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Treatment of radiocarpal degenerative osteoarthritis by radioscapholunate arthrodesis: long-term follow-up


Hug, U; Guggenheim, M; Kilgus, M; Giovanoli, P (2012). Treatment of radiocarpal degenerative osteoarthritis by radioscapholunate arthrodesis: long-term follow-up. Chirurgie de la Main, 31(2):71-75.

Abstract

Radioscapholunate arthrodesis is the treatment of choice for symptomatic, degenerative radioscapholunate osteoarthritis. We report on three patients after radioscapholunate arthrodesis with a follow-up of 22-28 years. There were no short-term postoperative complications; range of motion and strength were stable. All three patients showed radiological evidence of progressive, but clinically asymptomatic midcarpal osteoarthritis. The conversion rate for radioscapholunate to panarthrodesis of the wrist is reported at 31% with follow-ups of more than five years, invariably due to either non-union, or progressive, symptomatic midcarpal osteoarthritis. Primary excision of the distal pole of the scaphoid during radioscapholunate arthrodesis probably plays an important role in avoiding these conditions in the long-term. This measure allows a residual range of motion more than previously believed; considering that the dart thrower's motion is the physiological axis of wrist motion.

Radioscapholunate arthrodesis is the treatment of choice for symptomatic, degenerative radioscapholunate osteoarthritis. We report on three patients after radioscapholunate arthrodesis with a follow-up of 22-28 years. There were no short-term postoperative complications; range of motion and strength were stable. All three patients showed radiological evidence of progressive, but clinically asymptomatic midcarpal osteoarthritis. The conversion rate for radioscapholunate to panarthrodesis of the wrist is reported at 31% with follow-ups of more than five years, invariably due to either non-union, or progressive, symptomatic midcarpal osteoarthritis. Primary excision of the distal pole of the scaphoid during radioscapholunate arthrodesis probably plays an important role in avoiding these conditions in the long-term. This measure allows a residual range of motion more than previously believed; considering that the dart thrower's motion is the physiological axis of wrist motion.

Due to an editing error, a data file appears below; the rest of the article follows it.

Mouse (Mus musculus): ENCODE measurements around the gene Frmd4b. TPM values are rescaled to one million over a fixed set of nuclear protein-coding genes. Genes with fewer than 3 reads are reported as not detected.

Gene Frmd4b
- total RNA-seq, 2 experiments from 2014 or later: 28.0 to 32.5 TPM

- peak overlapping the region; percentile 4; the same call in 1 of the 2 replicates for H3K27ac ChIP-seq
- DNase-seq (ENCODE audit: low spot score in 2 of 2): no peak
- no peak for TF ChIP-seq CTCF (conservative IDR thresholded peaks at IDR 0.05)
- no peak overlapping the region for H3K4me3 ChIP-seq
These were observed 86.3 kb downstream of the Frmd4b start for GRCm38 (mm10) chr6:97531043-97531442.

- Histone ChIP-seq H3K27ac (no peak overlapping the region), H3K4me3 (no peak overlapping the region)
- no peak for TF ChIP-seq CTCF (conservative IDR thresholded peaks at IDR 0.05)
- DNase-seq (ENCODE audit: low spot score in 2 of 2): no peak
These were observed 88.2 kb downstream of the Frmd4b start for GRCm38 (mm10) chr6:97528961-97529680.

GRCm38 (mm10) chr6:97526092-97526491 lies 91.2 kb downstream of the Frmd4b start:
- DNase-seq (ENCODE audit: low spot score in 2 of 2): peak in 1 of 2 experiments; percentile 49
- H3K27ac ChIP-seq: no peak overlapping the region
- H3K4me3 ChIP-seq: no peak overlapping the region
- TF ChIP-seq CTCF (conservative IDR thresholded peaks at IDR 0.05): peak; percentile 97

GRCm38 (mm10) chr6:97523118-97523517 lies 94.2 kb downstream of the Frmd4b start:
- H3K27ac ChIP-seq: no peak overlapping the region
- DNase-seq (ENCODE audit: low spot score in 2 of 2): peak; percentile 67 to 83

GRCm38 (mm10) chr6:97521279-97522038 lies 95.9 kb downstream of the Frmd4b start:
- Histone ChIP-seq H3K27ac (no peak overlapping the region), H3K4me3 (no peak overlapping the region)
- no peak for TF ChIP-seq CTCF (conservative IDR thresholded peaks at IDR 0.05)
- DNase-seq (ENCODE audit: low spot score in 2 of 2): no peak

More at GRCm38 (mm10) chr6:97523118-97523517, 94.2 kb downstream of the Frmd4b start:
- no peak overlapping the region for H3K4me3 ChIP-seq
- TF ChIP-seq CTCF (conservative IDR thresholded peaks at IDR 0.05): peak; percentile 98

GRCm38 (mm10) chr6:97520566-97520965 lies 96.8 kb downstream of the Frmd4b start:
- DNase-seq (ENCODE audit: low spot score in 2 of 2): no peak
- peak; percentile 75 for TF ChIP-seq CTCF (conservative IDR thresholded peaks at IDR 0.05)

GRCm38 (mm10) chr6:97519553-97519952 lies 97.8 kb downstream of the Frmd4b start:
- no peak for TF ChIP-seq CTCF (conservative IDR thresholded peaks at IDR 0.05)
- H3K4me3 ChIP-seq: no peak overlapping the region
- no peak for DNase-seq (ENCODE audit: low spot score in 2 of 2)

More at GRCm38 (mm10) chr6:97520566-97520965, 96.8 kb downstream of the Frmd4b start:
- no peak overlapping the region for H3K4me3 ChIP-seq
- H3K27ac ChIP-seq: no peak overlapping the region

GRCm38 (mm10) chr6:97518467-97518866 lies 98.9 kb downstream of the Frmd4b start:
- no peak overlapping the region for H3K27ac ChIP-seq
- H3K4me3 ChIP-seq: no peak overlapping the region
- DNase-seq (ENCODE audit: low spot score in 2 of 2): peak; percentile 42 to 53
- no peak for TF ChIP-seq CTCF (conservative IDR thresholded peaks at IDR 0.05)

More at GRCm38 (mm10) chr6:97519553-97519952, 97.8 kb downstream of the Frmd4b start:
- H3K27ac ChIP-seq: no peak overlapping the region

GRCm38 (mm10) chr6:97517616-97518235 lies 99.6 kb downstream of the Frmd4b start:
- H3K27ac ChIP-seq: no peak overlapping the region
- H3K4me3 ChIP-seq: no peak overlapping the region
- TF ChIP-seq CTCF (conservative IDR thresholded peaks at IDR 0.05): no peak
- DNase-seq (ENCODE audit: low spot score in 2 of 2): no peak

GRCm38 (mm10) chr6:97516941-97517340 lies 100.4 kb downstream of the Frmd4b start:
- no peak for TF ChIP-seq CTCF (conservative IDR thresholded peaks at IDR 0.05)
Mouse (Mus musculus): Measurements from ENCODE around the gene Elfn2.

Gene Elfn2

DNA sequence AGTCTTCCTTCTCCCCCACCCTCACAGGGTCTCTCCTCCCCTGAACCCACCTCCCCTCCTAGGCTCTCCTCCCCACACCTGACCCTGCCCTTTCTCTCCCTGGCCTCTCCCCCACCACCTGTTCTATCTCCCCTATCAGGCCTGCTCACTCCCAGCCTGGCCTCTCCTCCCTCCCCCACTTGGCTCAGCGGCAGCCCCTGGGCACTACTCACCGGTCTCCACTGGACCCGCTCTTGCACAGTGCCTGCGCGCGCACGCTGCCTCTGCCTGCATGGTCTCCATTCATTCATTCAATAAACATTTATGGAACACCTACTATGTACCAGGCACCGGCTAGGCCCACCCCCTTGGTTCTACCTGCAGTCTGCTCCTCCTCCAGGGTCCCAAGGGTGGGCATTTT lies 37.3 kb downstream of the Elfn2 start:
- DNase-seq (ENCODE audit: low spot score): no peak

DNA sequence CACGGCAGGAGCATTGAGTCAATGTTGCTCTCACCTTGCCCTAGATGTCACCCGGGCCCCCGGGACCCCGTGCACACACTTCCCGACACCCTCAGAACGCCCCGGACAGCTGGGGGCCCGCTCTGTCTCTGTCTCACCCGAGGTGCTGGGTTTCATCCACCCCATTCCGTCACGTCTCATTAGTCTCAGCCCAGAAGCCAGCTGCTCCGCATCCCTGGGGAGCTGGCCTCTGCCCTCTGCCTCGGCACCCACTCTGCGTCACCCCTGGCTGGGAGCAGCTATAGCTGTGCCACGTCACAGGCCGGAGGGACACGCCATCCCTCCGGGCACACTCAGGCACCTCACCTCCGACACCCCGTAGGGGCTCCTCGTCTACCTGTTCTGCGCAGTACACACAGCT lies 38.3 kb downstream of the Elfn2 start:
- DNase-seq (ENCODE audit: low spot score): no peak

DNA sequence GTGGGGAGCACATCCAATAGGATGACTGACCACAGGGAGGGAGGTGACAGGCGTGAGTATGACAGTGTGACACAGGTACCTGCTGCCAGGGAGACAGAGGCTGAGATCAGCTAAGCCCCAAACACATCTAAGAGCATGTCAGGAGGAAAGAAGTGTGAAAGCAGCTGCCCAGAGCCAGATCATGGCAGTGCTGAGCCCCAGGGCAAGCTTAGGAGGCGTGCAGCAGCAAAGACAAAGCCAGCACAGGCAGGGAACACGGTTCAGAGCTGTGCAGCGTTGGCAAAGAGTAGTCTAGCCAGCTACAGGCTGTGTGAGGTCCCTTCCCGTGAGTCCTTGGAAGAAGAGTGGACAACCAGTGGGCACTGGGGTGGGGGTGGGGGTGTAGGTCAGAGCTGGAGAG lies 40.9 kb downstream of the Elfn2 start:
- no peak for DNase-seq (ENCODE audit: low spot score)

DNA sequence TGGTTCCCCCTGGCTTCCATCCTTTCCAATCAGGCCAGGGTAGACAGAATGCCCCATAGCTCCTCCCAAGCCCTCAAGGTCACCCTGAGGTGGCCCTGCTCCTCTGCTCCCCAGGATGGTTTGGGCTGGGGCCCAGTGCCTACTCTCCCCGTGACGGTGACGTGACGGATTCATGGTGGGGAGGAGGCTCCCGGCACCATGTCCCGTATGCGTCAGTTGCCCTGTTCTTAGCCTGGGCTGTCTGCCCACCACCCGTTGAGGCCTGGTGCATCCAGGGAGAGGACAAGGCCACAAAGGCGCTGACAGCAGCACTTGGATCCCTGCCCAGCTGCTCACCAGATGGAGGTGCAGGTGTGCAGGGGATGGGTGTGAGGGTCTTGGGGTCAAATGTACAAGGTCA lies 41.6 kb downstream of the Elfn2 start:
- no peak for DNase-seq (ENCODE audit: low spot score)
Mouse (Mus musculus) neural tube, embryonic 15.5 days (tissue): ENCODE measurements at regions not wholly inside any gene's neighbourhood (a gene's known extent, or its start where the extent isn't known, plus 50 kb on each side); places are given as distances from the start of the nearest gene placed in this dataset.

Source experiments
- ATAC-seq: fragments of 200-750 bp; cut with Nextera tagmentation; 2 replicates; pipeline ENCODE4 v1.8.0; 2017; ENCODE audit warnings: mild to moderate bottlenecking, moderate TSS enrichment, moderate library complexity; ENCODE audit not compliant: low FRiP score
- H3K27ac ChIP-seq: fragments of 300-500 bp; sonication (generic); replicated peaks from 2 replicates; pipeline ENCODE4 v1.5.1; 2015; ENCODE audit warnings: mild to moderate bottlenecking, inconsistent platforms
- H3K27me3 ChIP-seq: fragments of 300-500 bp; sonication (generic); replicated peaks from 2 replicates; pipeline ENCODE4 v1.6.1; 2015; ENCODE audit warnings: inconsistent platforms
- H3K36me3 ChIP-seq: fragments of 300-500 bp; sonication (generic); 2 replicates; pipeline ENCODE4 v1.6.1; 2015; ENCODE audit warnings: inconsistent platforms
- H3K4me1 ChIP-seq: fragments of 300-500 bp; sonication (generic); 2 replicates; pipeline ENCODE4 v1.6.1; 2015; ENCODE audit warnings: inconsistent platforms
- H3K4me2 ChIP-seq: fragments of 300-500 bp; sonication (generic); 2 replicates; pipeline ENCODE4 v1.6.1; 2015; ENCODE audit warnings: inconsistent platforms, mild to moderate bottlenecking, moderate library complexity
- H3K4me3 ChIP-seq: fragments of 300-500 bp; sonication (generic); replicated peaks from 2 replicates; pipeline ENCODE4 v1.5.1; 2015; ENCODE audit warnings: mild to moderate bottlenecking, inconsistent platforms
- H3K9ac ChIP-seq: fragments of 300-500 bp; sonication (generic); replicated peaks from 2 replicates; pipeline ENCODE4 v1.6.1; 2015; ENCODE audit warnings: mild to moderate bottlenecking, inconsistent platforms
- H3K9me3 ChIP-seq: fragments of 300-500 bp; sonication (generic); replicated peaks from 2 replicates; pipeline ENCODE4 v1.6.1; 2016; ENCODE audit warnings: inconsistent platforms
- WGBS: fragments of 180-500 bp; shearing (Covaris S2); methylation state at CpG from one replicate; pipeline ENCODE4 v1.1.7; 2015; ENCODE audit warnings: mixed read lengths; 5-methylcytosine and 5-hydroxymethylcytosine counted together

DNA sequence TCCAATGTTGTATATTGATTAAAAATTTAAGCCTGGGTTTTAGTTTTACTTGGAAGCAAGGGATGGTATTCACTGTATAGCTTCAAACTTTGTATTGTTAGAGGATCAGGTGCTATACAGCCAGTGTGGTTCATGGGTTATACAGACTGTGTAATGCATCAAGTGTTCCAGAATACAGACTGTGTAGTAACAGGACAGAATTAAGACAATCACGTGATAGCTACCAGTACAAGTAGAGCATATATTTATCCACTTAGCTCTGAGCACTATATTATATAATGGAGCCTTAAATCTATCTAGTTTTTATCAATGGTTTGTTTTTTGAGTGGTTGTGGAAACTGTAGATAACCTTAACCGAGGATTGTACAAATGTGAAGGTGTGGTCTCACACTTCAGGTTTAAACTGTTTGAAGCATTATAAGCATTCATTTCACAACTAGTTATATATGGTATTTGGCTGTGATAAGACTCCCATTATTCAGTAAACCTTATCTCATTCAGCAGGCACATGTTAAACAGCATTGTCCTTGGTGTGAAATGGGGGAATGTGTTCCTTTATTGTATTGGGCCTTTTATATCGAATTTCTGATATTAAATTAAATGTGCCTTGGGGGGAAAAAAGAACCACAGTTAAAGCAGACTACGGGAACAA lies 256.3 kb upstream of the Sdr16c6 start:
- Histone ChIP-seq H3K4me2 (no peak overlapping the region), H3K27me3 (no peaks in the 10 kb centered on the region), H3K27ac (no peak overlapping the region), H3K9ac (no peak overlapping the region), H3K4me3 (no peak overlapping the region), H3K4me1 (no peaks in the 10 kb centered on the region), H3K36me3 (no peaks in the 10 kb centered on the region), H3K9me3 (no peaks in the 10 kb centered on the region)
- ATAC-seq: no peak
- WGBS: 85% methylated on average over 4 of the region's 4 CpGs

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Additional indexing

Item Type:Journal Article, refereed, original work
Communities & Collections:04 Faculty of Medicine > University Hospital Zurich > Division of Surgical Research
04 Faculty of Medicine > University Hospital Zurich > Clinic for Reconstructive Surgery
Dewey Decimal Classification:610 Medicine & health
Language:English
Date:April 2012
Deposited On:18 Feb 2013 12:21
Last Modified:05 Apr 2016 16:28
Publisher:Elsevier
ISSN:1297-3203
Publisher DOI:https://doi.org/10.1016/j.main.2012.01.009
PubMed ID:22484245

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